This is recommended by the Hagop Kevorkian Center, NYU.
Topics and materials include a visit to Ayasofia, a historical overview of this great monument, completed in 537 for the Emperor Justinian as a church, and converted to a mosque after the Ottoman conquest of Constantinople in 1453. It explores the treasures and tales of the spectacular building in Istanbul, now a museum whose gardens house the largest Ottoman royal tombs, containing the bodies of a number of sultans and princes. This video is available through the University of Arizona (see slide “National Resource Centers on the Middle East” for more information.) Review by Melek Oyman.
Persian Miniatures from the Shahnameh
This film is recommended by the Near Eastern Languages and cultures Department at OSU.
From the publisher: “The Shahnameh, Iran’s national epic, has been illustrated again and again over the course of Persian history. This epic poem, written by the poet Firdausi in the early 11th century, recounts Persia’s mythological and historical past. This program traces the development of Shahnameh painting over three centuries and under the patronage of three distinct Persian dynasties. Parallels between miniature painting and other art forms of the time are drawn, and the cultural settings in which this art flourished are examined. This fascinating look at a unique art form was produced with the assistance of the Fogg Art Museum. (30 minutes)”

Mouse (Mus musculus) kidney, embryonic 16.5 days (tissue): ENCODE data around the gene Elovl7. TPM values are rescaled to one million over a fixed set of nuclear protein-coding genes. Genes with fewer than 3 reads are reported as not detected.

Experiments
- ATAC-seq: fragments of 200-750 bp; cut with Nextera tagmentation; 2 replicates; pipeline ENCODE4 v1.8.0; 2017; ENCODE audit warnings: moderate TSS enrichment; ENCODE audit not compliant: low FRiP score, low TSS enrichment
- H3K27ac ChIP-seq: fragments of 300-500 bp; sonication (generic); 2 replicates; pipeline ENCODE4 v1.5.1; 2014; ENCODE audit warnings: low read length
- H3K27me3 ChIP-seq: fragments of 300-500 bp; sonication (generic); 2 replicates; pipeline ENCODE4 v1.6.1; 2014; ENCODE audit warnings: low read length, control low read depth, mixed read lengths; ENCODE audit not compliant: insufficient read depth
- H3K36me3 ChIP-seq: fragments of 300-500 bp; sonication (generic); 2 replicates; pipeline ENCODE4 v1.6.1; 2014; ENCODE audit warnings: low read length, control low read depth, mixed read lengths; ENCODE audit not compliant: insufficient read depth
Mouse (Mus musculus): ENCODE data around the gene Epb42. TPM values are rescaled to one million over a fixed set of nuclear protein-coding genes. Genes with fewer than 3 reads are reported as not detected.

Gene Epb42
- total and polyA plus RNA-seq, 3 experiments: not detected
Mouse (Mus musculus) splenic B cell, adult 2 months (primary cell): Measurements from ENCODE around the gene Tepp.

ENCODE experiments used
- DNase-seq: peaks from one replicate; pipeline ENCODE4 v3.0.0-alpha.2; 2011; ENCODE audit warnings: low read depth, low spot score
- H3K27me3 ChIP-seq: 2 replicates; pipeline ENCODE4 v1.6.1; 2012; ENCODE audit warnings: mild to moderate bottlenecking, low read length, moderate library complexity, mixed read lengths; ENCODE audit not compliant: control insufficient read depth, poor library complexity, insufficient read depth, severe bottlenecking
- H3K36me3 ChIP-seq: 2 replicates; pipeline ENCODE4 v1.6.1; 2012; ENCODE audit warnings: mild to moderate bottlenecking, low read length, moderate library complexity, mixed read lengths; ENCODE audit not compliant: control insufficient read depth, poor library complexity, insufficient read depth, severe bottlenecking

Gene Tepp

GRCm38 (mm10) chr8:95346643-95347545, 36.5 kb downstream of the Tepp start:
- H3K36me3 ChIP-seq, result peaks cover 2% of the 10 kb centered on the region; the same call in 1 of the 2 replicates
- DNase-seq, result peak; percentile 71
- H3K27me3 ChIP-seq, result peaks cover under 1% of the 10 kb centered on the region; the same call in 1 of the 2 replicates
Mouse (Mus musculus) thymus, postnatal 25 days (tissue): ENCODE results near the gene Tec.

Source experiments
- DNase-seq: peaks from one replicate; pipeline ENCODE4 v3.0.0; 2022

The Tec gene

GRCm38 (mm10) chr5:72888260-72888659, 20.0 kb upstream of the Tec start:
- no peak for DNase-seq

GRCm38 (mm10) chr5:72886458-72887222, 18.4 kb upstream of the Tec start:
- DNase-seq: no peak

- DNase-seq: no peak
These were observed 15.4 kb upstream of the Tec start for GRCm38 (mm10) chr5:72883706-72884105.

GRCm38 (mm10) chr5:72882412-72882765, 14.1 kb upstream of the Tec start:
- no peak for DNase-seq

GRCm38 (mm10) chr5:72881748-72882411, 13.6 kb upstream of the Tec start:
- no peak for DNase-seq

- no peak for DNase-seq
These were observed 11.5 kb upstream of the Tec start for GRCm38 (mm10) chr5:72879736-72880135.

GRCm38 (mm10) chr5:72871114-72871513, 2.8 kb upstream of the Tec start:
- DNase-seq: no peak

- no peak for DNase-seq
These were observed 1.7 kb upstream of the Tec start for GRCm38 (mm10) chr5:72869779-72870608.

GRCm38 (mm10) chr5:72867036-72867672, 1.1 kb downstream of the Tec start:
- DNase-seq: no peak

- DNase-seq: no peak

Takuma: The First Fifty Years
Both of these films are recommended by Professor Adena Tanenbaum, of the Near Eastern Languages and Cultures Department at OSU. Dr. Tanenbaum uses them in her Israeli Culture courses, and the Middle East Studies Center uses them in the course “Introduction to the Middle East.” Originally intended for an Israeli audience (part of an Israeli television series), they provide useful depictions and background information on the culture of Modern Israel.
From the publisher: “May 14, 1948: David Ben-Gurion declared the independence of the Jewish state of Israel. The following day the neighboring Arab populations declared war. Israel was born from this conflict and emerged a refuge for a people dispersed throughout the world, yet still engaged in combat with its Arab neighbors for its right to exist. This program presents the history of Israel, from its founding Zionist fathers in the 19th century such as Theodor Herzl, to the war of independence and the emergence of Israel as a prosperous, independent Jewish state. (52 minutes, color)”
Takuma: The Ingathering
From the publisher: “Ben-Gurion's founding principles of the Israeli state were security and immigration. This program examines the history of Jewish immigration and the conflux of cultures that exist within the broader cultural/religious identity of the Israeli population. In addition to identifying as Jewish, Israelis also identify themselves as Polish, Russian, Hungarian, Romanian, Libyan, Algerian, Yemenite, and Ethiopian. Yet as the Jewish state prospers and grows, the latest wave of immigrants, the Ethiopians, feel unwelcome. The program explores the question of cultural identity and heritage in a multicultural society founded on a principle of inclusion for all Jewish people. (52 minutes, color)”